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I've seen many sites using both horizontal (top) navigation, vertical (left) navigation, and both across web sites for a long time. My understanding is that they're both conventions, but I would assume there must be some data out there supporting one route over the other.

My question is: are any studies or data for or against horizontal or vertical navigation (as suggested above) with regards to primary navigation (specifically on a smaller site or web app).

I've read some interesting things that are flipping me back and forth between liking horizontal more than vertical and vice versa. For example if you look at Jacob Nielsen's post on Horizontal Attention Leans Left you get the feeling that more important content should be on the left -- but you could take that as it being more important for the navigation (the user's escape routes) to be in that valuable space.

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This is actually a good start: The case against vertical navigation, but I'm looking for a bit more data. – GotDibbs May 11 '12 at 22:02
Related:… – Ben Brocka May 11 '12 at 22:40
Another related good read:… – GotDibbs May 14 '12 at 21:45
up vote 5 down vote accepted

I know two studies that cover this subject:

  1. Kalbach, J. and Bosenick. T. (2003). Web page layout: A comparison between left and right-justified navigation menus. Journal of Digital Information, 4(1).

  2. Kingsburg, J.R. and Andre, A.D. (2004). A comparison of three-level web menus: Navigation structures. Proceedings of the Human Factors and Ergonomics Society Annual Meeting.

You can find a summary of both studies in the article Navigation: Left is Best, by Dr. Bob Bailey, published in in 2006.

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that just about covers exactly what I was looking for. Thanks for digging those up! – GotDibbs May 14 '12 at 21:45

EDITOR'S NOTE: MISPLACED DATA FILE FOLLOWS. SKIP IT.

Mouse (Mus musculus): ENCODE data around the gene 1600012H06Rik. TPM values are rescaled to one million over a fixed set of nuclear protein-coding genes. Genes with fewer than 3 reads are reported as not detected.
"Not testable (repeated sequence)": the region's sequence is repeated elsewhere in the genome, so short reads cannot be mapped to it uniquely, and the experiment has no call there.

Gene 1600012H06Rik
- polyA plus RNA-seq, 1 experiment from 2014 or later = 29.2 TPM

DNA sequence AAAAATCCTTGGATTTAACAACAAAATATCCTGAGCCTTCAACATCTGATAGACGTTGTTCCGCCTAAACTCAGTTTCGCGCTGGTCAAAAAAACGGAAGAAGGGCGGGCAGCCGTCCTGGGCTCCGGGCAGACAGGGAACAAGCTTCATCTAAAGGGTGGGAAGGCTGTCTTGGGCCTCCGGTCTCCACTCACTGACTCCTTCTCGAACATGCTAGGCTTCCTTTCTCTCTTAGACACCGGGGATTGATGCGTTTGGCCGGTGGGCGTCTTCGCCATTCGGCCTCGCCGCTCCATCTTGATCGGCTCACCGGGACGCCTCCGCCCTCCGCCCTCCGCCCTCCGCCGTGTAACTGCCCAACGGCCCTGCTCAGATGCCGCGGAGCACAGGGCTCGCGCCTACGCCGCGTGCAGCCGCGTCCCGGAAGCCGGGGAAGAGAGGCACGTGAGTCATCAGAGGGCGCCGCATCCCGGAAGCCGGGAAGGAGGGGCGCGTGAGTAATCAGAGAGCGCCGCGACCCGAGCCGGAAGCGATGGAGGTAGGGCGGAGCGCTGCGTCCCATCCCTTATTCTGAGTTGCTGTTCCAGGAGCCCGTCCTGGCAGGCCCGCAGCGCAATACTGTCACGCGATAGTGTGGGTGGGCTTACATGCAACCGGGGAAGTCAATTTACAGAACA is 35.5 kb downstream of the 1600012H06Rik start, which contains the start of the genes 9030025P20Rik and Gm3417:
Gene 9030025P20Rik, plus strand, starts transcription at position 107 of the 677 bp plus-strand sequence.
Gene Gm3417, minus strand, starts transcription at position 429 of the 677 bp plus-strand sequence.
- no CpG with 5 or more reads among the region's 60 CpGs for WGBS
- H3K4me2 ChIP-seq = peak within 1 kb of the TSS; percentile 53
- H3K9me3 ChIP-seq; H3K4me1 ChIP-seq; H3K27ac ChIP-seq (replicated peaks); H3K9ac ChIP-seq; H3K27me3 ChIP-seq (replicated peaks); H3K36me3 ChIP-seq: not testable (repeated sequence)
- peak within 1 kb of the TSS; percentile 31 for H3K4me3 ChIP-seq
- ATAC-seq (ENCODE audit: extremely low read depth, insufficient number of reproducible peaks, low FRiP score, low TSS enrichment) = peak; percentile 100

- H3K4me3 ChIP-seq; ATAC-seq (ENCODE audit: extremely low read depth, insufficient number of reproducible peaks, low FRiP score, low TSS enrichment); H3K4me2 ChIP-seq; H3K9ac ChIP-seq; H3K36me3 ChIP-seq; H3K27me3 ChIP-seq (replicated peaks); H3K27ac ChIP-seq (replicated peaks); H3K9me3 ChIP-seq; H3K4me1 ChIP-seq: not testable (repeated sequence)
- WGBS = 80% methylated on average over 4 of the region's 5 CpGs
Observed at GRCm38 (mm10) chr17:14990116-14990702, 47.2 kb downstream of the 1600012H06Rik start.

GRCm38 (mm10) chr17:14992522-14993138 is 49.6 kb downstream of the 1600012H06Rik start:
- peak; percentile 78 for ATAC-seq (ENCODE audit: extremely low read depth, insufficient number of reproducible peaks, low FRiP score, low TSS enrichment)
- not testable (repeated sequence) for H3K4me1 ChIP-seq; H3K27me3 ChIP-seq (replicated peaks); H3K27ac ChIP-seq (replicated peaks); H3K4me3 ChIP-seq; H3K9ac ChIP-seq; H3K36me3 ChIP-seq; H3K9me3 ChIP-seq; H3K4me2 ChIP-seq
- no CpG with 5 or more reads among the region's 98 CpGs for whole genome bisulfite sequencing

This was a great answer I just not only learned more but now have solid evidence to support my navigation arrangements. – Deryck Jun 6 '14 at 6:37

There is also this piece from 2004 (by the looks): "Eyetrack III: What News Websites Look Like Through Readers’ Eyes".

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Can you summarize what that article says? If the link dies or changes then this link-only answer becomes useless. Providing summaries of links helps prevent link rot, plus makes answers useful in their own right without requiring people go off to external sites to get the answer. – JonW Jul 2 '14 at 6:09

Context is often critical. So the question itself would have different answers depending on what you were trying to actually do. Maybe horizontal is better in situation A, but then maybe vertical is better in situation B.

Depending on what you actually want to achieve, your best bet might be to find cheap, fast ways to test various prototypes that meet your specific need. There are no shortage of tools out there to help you do this and move toward a data driven decision process (which you sound like you're wanting by asking about research). This approach could answer your question more specifically than relying on research that may or may not be directly relevant to your specific situation.

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In this context, I was simply looking for research to help with informed decisions at a later date as I had not seen any before on the subject -- thanks for your thoughts though! – GotDibbs May 15 '12 at 2:37

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